A dream of a city on the banks of a river,
the 1803 dream.

Dreams of fame, attention, and money are whose dreams,
yours, mine, or are they all of our dreams?

Sam Patch dreamed.
He wanted to be famous.
He wanted attention.
He wanted money.

On September 30,1827 Sam Patch 
jumped off the seventy-foot Passaic Falls in New Jersey. 

He repeated this jump at least two more times.
The crowds loved him.
In the fall of 1828,
Sam Patch was the first person
to successfully jump into Niagara Falls. 
Following Niagara Falls, Sam Patch came to the Roc
to challenge the 99-foot High Falls of the Genesee.
On November 6, 1829 Sam Patch went out onto a rock ledge in the middle of the falls,
threw a pet bear cub over the falls,
and jumped after the bear, successfully.
On Friday, November 13, 1829, 
twenty-six years after the purchase of the one-hundred acres, 
Sam Patch 
increased the height of his jump to 125 feet.
Schooners made special runs from Canada and Oswego.
People came from Buffalo, Batavia, and Canandaigua.
Accounts from the eight thousand people present differ on whether he jumped or fell,
but he never surfaced.
His frozen body was found in the ice in Charlotte early the following spring.
He is buried in Charlotte Cemetery.

Why is a tour boat named after him?
What does it mean?
What are we honoring?

We all have similar dreams.
We all want to be noticed,
and we jump, just like Sam,
we jump into the criminal life.
it's the easy way out.
Why wait ten years before there is even a chance for a good job
when it is so easy to buy a gun
and have instant popularity.

Dreams in our city on the Genesee River.
The mind seeks a reference to build upon,
a history for the river of thoughts
as we look at the promise of the potential
that was handed to all of us
who build our lives from the one-hundred-acre tract.

From the script, Where Is Tomorrow Coming From?

And therein lies the "Voice" of this play. The voice of the inner city is simply, "Look, listen and think, ‘what can I do to help?'"

From the program Michael Bianchirom 


I Stand Here Before You. 2009. (Performed by Incarcerated Youth at Monroe County Jail)

My approach to I Stand Here Before You was theater as a means for incarcerated adolescents to convince themselves they did exist in the real world, that they are a part of our world and of our community. The play testifies to whom stands before the judge, the teacher, the lawyer, to those who make judgments. I wanted to make the young men visible as more than a charge, a number, and a statistic of African American males in jail. Theater was a vehicle for these young men to think, to express themselves without anger, and to use their voices when they have been rendered silent.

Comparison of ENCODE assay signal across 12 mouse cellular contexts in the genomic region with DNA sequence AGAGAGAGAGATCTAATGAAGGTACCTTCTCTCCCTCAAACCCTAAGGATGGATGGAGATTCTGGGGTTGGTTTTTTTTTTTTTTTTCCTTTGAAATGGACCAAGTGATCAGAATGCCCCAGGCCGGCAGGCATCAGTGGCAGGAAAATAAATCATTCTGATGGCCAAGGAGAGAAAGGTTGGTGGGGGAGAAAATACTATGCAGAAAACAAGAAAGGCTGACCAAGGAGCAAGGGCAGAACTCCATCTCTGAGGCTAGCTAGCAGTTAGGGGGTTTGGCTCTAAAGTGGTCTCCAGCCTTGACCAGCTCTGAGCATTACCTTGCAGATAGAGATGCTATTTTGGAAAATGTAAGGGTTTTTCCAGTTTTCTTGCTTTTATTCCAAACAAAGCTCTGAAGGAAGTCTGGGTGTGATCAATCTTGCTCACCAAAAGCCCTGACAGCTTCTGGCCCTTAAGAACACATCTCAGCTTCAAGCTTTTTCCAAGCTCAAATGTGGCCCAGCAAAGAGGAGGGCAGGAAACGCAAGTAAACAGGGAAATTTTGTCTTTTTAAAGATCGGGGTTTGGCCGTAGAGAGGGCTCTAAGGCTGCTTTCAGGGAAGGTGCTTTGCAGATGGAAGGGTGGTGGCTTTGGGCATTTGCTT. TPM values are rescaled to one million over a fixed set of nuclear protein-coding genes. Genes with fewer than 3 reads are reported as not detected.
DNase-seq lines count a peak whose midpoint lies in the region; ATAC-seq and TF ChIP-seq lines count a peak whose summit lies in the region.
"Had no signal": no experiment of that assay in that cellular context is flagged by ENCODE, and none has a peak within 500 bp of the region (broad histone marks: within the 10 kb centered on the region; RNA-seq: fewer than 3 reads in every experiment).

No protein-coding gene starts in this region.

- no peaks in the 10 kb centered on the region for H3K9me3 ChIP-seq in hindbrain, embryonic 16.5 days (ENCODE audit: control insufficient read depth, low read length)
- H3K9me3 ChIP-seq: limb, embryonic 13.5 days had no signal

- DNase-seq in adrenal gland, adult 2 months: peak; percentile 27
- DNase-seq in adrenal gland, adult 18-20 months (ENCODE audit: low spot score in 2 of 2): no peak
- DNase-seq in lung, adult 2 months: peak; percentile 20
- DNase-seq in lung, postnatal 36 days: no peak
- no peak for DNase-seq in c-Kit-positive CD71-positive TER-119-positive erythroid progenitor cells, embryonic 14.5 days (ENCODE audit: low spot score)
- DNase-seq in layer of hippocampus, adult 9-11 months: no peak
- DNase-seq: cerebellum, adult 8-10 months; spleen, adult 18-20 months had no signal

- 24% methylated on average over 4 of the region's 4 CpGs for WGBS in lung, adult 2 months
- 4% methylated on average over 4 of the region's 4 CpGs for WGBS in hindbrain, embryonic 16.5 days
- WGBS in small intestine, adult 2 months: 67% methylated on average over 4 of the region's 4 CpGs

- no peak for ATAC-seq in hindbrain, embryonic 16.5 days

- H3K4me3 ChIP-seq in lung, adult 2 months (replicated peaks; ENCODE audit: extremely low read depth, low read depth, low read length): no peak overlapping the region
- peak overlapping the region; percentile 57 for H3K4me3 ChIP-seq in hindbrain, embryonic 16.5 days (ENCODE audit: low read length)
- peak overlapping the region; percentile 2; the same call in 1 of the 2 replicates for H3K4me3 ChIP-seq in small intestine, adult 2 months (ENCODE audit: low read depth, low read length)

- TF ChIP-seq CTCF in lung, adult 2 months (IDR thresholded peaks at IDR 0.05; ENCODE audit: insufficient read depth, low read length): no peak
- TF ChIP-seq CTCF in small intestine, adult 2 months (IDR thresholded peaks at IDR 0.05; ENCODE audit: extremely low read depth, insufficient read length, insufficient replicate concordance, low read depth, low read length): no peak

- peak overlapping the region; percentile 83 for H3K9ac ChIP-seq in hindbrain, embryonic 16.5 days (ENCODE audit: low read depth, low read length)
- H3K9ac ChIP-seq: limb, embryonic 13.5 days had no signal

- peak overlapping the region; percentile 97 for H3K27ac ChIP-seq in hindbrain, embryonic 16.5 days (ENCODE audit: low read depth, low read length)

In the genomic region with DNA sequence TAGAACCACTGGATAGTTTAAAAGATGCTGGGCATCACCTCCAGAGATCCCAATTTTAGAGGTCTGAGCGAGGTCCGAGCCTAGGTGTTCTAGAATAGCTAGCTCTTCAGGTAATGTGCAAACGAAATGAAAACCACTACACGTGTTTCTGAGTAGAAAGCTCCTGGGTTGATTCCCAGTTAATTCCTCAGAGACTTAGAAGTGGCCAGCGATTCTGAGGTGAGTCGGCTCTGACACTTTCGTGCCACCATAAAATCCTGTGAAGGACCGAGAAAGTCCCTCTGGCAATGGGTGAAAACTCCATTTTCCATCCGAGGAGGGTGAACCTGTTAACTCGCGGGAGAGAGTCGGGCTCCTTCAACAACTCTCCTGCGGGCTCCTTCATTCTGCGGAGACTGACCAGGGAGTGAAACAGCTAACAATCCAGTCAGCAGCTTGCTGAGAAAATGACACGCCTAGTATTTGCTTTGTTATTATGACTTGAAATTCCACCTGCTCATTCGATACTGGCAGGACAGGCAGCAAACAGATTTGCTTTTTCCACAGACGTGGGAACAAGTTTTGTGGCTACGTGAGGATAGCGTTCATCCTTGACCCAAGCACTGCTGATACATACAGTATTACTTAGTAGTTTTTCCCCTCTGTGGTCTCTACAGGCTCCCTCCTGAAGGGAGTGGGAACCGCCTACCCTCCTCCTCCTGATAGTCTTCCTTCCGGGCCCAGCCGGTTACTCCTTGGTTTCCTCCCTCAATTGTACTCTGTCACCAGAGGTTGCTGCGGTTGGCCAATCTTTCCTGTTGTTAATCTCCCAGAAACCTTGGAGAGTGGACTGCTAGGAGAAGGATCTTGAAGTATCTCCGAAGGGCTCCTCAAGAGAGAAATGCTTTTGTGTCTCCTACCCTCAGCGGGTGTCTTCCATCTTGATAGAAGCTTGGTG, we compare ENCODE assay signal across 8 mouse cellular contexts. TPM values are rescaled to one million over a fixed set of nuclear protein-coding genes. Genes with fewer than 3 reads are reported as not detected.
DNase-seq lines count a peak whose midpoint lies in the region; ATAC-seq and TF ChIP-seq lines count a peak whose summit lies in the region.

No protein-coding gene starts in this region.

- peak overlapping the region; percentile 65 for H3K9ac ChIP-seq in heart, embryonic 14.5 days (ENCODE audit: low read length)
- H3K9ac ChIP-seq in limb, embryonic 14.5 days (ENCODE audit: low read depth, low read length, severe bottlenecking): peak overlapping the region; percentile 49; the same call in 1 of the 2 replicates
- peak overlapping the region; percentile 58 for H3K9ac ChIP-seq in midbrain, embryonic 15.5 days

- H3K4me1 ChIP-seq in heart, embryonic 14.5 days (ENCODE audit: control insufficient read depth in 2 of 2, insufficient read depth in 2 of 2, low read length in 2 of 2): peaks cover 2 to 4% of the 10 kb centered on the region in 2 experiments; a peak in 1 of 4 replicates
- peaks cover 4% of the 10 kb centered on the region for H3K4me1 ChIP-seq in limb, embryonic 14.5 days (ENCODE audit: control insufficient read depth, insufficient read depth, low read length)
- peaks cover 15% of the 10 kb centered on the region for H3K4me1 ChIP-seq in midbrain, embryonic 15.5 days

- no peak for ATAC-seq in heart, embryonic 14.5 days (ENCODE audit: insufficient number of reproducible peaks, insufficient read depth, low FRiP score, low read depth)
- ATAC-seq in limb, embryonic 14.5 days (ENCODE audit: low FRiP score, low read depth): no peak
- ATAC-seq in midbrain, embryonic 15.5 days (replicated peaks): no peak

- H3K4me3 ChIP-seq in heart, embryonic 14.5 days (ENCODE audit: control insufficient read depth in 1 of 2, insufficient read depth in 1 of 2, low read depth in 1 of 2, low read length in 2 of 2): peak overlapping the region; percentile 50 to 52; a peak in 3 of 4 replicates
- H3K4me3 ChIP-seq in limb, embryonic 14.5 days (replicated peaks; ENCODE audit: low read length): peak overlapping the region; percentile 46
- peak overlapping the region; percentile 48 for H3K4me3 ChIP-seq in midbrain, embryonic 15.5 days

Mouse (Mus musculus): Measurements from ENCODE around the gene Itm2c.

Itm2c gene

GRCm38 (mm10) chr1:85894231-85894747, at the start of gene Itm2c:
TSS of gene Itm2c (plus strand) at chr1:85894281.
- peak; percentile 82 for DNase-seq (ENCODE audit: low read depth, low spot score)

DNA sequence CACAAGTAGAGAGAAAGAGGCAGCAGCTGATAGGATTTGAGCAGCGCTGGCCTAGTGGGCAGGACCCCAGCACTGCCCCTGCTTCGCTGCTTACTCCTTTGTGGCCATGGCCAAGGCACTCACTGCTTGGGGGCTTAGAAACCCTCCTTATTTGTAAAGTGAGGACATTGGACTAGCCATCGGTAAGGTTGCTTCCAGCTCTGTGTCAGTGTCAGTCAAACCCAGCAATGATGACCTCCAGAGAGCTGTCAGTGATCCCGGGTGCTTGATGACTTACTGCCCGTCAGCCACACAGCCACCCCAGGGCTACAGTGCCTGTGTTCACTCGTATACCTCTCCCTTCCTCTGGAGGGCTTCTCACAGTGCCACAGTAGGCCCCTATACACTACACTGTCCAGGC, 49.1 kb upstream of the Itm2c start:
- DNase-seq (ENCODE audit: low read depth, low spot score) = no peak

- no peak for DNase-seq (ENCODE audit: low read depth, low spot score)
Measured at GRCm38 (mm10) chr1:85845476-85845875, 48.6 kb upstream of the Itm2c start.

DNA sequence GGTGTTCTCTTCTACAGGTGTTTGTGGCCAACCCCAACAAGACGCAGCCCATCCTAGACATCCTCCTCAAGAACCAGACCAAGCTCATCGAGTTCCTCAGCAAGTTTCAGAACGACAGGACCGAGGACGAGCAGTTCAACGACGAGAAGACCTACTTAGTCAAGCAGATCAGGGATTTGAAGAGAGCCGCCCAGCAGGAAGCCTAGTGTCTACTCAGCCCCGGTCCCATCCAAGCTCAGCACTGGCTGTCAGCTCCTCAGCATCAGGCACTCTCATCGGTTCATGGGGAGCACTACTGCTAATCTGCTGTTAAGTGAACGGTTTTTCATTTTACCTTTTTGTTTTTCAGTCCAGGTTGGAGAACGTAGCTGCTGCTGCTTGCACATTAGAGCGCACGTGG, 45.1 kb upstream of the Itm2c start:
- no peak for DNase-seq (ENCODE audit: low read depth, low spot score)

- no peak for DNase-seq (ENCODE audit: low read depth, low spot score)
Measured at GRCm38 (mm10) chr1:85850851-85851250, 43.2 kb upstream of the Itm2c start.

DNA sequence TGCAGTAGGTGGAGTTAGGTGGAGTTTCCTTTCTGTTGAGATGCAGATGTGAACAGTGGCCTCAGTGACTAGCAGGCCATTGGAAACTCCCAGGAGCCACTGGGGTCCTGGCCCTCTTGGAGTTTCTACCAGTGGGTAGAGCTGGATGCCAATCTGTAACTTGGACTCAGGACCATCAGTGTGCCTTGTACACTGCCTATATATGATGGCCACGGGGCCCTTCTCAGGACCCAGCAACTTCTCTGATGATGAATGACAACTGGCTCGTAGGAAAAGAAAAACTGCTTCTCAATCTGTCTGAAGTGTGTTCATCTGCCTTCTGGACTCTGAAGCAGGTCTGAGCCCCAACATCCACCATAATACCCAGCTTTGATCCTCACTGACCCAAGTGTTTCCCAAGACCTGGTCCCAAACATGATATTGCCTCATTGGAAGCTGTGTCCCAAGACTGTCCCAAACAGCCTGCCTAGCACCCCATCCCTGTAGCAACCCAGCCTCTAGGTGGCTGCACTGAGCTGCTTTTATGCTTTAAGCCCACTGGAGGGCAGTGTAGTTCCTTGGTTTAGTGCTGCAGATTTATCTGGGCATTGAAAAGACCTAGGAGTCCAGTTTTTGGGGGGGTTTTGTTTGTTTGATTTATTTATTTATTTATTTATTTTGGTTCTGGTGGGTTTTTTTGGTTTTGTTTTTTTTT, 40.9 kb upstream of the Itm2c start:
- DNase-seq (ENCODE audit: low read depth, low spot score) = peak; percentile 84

Dale Davis

We all worked together. In "I Stand Here Before You," we testified. We used our minds and our voices to speak to you and to say we do exist in the world. We are part of the world and our community.

From the program, Edward Williams


Notes from Four North, When You Fail Part of Me Dies. 2010. (Performed by Incarcerated Youth at Monroe County Jail)

Stop, look, and listen to what this play, to what our notes are about. I am much more than a young man locked up. I want my future to be filled with love and prosperity. I am tired of being handcuffed. I am tired of my life stopping in the blink of an eye.

Do you want to reverse the cycle of lost dreams, broken hearts, broken homes, and fallen victims?

Who do you think is paying attention to the number of youth incarcerated as adults? Who do you think cares? I grow older and the world gets colder. I am weighed down by the pain of being in here. 

The only truth of our youth is we grew up with consequences.

What does the world hold for me?

I am setting the scene. I am living in pain with cells all around me. I am a statistic, sixteen and in jail. 

These are our notes to the world

From the script, Notes from Four North, When You Fail Part of Me Dies


Born and Raised in The Roc: Timeline 2011. 2011. (Performed by Incarcerated Youth at Monroe County Jail)

April 2011

The most active tornado outbreak in United States history killed 339 people across the Southeastern United States.
An estimated two billion people watched the wedding of Prince William, Duke of Cambridge and Catherine Middleton at Westminster Abbey in London

And in Monroe County Jail, a young man wrote:

It is lonely in this darkness,
looking for a friend.
I ask why me?
No one responds.

From the script, Born And Raised In The Roc: Timeline 2011

Recording 2011 Rochester, New York. 2011. (Performed by Incarcerated Youth at Monroe County Jail)

Life was hard in 2011. I remember standing on a street talking to friends about what we were doing. The next day out of the blue someone walked past us, pulled out a gun, and just started shooting at us for nothing. It's crazy. A person doesn't know who will shoot him for just being happy or because he is walking with a girl.

In 2011 when my friend was shot and killed on the street, I thought it was a bad dream. I had just seen him earlier that day. I heard his sister screaming, "Everyone come outside. It's real. He's really dead." It was over some words.

2011 was supposed to be my year. I was going to go to school and start on the football team. I loved school and playing football and going and seeing the places where kids from other schools' football teams played. Now I'm in jail losing my mind. The real me, I'm a good kid who loves being good. 

I am never coming back to jail again. My brother told me never to come here.  He said he has been living in Hell he's been in prison for seven years. He comes home next year. 

From the script, Recording 2011 Rochester, New York

What Do We Do Next? 2013. (Performed by Incarcerated Males at Monroe Correctional Facility) 

Who, what, when, where, why, how,
too many questions,
not enough answers.

Is anyone really listening?
Who waits for a question in a monotone?
Do you hear me screaming?
What about the cry for help?

The constant flow of waterfalls from our faces
is rhythmic
to the hard concrete.
It thumps into puddles. 

How can someone dance in the rain without an umbrella?

Attendees are in line waiting with pay
to fill broken hearts. 
All it takes is someone with courageous lion compassion.

What about the man who punished the boy
for being afraid of the dark?
Who is the main character performing for those
who silence themselves, forgetting the lambs?

Who will be nourished by consuming the fruits of labor?
Who will work for food until everyone is full?

Who will borrow wings from eagles that are waiting for us to relieve them?

From the script, What Do We Do Next?

"What Do We Do Next" 2013

"Where Have We Been" 2014

"Reading James Baldwin" 2015